We all want to do work that we love. And as leaders, entrepreneurs, and employees, wouldn’t it be great to create workplaces where work feels like play, where people are tuned in to the changes going on in the world, around them, where they’re constantly learning spotting new opportunities and taking action to go after them. I’m Amanda [inaudible]. And this is the fearless growth podcast where my guests and I will explore the mindsets and choices that lead you and your organization to outstanding performance. Today. My guest is Seth Kahan. Seth spent much of his career at the world bank where he worked on complex global problems. Spanning many different cultures is now a nationally recognized expert on grand challenges. Welcome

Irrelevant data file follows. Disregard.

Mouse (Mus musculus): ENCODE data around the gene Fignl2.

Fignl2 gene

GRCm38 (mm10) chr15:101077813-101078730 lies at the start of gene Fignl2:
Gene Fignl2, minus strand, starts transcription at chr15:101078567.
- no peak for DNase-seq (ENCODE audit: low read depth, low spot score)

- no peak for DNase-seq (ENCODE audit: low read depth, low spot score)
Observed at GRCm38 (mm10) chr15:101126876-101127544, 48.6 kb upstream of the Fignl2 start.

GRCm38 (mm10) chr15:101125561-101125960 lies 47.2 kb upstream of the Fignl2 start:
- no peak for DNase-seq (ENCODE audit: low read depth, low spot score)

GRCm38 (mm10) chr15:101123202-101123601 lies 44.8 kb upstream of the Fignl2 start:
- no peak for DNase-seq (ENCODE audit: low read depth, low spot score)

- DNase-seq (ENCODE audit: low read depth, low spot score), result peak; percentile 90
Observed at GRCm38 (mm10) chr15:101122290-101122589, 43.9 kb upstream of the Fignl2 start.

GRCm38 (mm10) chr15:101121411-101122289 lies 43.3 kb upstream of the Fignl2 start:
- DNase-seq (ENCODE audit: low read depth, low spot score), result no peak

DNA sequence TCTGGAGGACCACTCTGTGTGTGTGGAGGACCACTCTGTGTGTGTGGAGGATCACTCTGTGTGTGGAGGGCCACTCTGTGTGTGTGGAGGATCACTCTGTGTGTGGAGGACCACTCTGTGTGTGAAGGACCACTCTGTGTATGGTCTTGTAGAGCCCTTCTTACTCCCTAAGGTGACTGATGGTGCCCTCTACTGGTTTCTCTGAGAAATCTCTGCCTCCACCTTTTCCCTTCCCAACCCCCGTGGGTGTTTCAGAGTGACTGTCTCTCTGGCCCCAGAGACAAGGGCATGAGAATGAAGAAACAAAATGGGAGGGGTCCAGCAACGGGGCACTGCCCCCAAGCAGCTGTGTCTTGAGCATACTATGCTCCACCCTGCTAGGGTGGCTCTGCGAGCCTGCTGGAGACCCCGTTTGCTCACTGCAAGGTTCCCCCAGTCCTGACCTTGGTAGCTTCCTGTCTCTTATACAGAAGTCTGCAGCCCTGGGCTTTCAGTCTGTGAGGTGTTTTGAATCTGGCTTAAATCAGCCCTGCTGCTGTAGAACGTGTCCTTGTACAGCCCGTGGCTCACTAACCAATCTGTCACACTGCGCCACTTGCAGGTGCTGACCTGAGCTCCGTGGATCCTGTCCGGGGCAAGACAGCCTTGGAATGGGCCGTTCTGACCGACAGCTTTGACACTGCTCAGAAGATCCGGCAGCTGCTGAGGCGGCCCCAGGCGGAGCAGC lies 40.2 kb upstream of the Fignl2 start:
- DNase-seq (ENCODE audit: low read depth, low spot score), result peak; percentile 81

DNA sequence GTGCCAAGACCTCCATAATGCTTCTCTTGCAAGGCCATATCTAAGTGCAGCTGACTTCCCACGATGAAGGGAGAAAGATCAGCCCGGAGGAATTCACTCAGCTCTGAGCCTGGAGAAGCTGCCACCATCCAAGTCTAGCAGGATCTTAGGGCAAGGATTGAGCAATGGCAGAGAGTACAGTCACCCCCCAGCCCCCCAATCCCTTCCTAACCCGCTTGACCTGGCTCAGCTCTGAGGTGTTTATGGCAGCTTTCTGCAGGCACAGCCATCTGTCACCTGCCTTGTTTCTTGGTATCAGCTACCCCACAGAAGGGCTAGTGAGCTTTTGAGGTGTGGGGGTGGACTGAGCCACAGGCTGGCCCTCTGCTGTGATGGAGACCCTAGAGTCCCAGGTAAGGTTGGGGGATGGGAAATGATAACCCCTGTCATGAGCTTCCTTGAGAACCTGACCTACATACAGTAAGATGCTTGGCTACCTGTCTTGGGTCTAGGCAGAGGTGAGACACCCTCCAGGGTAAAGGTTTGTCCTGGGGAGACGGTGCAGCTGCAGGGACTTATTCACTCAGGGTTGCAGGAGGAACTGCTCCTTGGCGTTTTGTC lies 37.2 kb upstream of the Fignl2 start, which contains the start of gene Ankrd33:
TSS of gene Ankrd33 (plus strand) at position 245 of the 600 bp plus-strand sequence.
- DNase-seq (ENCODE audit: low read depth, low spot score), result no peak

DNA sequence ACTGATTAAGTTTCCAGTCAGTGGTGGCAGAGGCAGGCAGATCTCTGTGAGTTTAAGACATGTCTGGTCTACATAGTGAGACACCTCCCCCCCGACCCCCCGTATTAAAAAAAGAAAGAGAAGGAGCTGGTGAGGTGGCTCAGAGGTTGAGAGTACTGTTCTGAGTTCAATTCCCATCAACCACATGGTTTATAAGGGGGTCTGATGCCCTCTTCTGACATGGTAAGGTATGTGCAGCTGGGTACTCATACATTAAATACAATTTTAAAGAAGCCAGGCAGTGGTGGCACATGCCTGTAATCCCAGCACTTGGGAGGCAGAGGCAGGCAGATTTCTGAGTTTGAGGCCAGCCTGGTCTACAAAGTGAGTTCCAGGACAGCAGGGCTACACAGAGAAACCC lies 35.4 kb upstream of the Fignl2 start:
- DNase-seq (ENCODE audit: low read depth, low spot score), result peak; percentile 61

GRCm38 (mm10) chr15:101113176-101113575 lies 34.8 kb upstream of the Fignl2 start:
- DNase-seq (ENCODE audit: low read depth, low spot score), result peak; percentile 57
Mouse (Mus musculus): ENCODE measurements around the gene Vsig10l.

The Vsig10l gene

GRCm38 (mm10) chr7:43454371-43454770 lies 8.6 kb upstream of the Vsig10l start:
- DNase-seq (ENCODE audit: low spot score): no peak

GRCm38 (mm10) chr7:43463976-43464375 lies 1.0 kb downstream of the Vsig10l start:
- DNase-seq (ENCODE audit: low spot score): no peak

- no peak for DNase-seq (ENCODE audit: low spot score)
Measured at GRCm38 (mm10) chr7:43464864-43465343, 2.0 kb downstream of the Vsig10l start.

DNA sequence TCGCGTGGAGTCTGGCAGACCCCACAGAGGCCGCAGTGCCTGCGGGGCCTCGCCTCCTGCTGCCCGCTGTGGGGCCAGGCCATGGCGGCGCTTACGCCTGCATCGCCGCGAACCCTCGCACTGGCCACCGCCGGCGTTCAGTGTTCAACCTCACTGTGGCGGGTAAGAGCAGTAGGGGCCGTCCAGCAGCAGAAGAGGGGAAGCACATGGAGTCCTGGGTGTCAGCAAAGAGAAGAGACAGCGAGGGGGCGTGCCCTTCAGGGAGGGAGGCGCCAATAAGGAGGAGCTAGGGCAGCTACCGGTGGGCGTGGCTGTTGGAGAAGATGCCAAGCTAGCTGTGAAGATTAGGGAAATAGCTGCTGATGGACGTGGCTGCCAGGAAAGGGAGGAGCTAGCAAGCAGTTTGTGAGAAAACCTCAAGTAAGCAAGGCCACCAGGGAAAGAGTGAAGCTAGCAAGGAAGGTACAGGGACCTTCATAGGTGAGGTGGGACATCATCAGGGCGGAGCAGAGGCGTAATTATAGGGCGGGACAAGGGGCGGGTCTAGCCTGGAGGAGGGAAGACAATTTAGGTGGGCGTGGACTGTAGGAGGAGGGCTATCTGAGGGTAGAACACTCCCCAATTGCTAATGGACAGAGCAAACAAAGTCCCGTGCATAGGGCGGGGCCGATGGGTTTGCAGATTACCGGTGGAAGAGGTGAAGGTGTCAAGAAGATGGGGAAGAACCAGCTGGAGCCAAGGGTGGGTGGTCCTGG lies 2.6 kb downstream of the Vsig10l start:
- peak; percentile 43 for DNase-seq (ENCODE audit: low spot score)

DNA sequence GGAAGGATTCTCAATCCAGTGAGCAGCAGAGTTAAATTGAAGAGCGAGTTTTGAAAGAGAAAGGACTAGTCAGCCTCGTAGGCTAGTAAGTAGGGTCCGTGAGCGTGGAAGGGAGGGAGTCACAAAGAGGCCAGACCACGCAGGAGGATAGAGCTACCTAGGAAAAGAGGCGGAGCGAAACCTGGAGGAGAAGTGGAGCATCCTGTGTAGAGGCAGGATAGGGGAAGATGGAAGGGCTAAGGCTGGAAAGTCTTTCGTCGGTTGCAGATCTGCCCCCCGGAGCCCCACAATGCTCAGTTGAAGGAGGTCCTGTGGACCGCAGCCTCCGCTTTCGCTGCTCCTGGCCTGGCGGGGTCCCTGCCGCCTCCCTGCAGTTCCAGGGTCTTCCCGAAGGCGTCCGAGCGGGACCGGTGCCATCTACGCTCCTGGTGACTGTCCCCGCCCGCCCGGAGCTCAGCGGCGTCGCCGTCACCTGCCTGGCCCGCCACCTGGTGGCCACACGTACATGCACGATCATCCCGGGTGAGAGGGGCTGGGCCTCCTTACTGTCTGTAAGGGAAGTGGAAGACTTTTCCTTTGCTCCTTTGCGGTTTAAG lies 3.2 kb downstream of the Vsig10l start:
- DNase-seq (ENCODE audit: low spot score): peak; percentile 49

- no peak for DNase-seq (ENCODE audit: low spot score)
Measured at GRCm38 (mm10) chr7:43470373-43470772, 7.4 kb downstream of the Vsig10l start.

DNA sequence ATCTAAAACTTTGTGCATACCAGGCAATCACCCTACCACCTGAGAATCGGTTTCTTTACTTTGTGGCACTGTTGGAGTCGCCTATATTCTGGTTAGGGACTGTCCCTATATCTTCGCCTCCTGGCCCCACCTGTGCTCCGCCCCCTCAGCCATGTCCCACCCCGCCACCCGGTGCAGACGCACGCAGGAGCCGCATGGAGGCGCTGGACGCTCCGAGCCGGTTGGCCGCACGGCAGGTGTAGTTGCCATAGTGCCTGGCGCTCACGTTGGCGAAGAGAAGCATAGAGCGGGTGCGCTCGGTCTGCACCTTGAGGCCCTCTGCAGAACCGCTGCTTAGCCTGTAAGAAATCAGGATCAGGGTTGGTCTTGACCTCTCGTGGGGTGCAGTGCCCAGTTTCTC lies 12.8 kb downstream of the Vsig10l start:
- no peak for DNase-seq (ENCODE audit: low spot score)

Seth Kahan (00:54):
Thank you, Amanda. It’s great to be here.
Amanda Setili (00:57):
Tell me what a grand challenge is. Many of our audience members may not really understand that term. Sure.
Seth Kahan (01:03):
Grand challenge is a big systemic issue that resists superficial solutions usually is hard for a single mind to grasp because it’s systemic. So for example, climate change or social justice are examples of grand challenges. So it’s a big, bold goal that I help organizations to define and articulate where they lead alliances or networks of organizations to attack.
Amanda Setili (01:29):
To me, the two key ideas are that it’s a difficult problem that spans many aspects of, of the world and people, and also that you build alliances. So tell me about the alliances and who really initiate something like this and how do they, how do they think about who needs to be involved and how do they kind of harness the forces to attack the,
Seth Kahan (01:55):